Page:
Sunday, November 8, 2009
Spirit and the Self
In a recent NY Times editorial, philosophy professor Gordon Marino suggests we might benefit from refamiliarizing ourselves with Galileos of the inner world such as Soren Kierkegaard, who have been stuffed in a back-closet of antiquated ideas in an age of Twitter and Facebook. He singles out for attention a distinction cultivated by the gloomy Dane between depression and despair, and suggests, following Kierkegaard’s lead, that while the former might be a medical problem, the later was likely to be a spiritual one.
There is something to be said, I think, for the argument that when we are low, the underlying issue might be spiritual rather than medical. But I doubt whether Soren Kierkegaard would be one to shed much light on it. At any rate, Marino’s line of argument is certainly not very convincing. In fact, he inadvertently exposes the central weakness of Kierkegaard’s approach to life early on in the article, when he quotes the first few lines of Sickness Unto Death.
A human being is a spirit. But what is spirit? Spirit is the self. But what is the self? The self is a relation that relates itself to itself or is the relation relating itself to itself in the relation.
Two big problems here:
1) the spirit is not the self;
2) the self is not a relation relating itself to itself, etc. etc.
To these initial stumbles Marino almost immediately adds a third, when he cites the Dane’s definition of “human being.”
A human being is a synthesis of the infinite and the finite, of the temporal and the eternal, of freedom and necessity.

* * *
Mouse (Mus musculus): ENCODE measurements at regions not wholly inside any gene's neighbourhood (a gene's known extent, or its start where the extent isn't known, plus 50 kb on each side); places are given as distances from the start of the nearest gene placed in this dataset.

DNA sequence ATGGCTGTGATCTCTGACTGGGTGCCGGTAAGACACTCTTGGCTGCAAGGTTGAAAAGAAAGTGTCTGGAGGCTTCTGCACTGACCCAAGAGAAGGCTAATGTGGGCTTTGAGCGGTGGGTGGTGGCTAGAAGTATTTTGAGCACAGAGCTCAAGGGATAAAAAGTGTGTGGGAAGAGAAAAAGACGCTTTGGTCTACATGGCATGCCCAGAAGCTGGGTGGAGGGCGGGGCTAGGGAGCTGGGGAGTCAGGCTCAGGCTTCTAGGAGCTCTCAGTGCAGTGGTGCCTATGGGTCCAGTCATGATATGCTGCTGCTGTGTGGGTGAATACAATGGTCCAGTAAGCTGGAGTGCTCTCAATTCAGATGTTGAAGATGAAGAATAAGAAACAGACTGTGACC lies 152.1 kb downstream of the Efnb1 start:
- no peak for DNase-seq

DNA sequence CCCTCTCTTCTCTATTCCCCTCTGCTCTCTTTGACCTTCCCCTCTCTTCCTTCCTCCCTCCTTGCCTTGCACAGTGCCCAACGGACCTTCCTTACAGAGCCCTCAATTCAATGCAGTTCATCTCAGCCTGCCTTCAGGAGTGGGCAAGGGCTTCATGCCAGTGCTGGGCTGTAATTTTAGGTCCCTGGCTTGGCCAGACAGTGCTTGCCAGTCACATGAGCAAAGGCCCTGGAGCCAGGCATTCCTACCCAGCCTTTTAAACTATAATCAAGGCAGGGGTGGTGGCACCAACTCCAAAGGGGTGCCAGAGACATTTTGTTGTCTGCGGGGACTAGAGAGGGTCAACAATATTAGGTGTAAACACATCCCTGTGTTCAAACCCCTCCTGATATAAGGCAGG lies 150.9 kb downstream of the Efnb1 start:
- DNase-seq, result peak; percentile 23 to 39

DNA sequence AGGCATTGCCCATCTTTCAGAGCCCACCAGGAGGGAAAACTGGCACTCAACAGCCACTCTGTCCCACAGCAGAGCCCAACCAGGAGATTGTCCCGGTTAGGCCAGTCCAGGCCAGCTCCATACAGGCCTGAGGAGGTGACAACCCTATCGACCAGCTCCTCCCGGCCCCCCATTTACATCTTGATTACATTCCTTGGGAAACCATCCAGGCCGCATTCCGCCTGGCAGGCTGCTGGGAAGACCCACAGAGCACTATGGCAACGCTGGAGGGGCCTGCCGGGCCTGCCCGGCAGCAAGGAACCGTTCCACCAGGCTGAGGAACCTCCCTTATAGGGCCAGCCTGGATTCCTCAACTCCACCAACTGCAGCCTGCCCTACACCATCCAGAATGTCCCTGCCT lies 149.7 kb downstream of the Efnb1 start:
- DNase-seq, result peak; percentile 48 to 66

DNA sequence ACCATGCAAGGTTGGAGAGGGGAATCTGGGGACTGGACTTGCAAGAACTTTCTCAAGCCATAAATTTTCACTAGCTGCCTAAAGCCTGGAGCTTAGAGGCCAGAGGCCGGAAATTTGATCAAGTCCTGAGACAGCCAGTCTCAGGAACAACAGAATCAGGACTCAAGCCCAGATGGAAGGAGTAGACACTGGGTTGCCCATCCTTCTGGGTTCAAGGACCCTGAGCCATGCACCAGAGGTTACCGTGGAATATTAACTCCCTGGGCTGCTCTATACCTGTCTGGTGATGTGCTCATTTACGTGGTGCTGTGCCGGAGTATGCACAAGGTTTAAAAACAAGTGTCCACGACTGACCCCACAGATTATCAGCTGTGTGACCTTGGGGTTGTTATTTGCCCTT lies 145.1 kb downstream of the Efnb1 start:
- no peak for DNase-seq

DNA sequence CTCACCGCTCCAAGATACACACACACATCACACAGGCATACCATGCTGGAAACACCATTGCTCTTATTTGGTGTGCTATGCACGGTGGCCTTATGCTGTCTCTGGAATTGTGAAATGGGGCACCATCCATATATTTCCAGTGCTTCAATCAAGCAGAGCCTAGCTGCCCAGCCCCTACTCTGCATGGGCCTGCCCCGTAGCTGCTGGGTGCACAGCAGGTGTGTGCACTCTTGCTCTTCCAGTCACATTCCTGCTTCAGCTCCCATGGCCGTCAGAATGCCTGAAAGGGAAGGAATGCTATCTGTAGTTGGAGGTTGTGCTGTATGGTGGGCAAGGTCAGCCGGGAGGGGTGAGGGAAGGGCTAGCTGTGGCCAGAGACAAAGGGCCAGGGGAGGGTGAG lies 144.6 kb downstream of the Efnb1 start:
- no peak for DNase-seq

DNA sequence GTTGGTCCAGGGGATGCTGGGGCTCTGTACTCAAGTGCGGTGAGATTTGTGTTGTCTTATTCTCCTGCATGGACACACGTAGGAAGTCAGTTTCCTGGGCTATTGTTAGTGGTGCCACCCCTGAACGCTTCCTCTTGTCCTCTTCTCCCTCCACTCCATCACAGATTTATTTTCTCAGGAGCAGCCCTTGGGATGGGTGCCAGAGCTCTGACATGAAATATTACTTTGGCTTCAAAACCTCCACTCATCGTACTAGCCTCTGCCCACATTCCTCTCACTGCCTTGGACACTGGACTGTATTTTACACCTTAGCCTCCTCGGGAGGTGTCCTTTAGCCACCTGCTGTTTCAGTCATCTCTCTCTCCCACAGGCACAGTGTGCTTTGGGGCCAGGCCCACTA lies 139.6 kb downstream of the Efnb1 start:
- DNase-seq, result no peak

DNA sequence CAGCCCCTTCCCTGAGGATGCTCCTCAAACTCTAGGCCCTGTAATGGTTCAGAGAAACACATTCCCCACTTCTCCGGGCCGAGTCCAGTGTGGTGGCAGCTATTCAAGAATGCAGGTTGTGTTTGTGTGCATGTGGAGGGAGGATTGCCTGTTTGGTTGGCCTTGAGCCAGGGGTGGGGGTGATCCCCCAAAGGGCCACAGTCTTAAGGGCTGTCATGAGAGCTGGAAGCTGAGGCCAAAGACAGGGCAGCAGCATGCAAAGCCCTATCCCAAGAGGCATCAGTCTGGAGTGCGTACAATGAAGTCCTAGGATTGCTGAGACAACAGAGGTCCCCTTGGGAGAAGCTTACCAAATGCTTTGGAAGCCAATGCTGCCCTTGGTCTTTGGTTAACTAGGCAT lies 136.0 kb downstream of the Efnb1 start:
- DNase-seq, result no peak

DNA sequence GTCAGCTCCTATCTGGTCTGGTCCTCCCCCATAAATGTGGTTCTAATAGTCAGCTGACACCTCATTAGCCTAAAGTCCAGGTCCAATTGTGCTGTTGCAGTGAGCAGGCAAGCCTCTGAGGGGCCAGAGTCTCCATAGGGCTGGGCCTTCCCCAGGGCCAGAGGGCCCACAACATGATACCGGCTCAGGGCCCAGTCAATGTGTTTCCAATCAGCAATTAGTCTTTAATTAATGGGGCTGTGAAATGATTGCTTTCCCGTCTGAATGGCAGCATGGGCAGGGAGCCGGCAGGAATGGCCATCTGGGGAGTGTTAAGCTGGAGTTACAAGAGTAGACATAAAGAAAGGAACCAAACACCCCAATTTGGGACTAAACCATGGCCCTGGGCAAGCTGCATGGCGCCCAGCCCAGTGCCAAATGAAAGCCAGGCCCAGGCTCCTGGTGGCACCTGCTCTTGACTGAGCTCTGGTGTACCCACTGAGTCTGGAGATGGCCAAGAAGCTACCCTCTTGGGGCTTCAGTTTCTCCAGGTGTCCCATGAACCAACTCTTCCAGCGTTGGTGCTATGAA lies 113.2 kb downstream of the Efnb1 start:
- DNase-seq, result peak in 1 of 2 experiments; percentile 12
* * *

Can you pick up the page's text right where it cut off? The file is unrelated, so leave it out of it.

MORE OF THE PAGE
This, too, is off the mark, in so far as the word “synthesis” (an abstract and tendentious concept) masks the real question: in what way are the infinite and the finite brought together in us?
But all is not lost. We might reassemble and rearrange the various phrases Kierkegaard has provided to arrive at a more convincing assertion along the following lines.
Despair is the result of too closely associating spirit with the self, of wandering off into the labyrinth of soul-wracking but empty reflections that exhaust themselves due to lack of substance. What seems to be required is to cultivate affinities and associations with the world “out there” that enliven and invigorate us.
When Marino, paraphrasing Kierkegaard, suggests that despair is “marked by a desire to get rid of the self,” which is rooted in “an unwillingness to become who you fundamentally are,” we might reply that most of us don’t really know who we are most of the time. That’s part of the problem. Therefore, the suspiciously abstract question “Who am I?” might better be replaced by more specific ones such as “What do I like to do?” “Where do I fit in?” “Where does my enthusiasm lie?"
Kierkegaard is certainly right
to regard this as a spiritual issue, but not because spirit is the self. Rather it is a spiritual issue because spirit is not the self. Not quite. It is far more than the self. But we share in it, participate in it from time to time. Adventure, sports, child-rearing, church-committees, food, conversation. These (and other) activities bring us to attention, engage us, lift us up and beyond ourselves, at least momentarily.
Even to wrangle with a challenging metaphysical issue like the one we're dealing with here, following threads of inference, groping for enlightenment, can sometimes have that effect.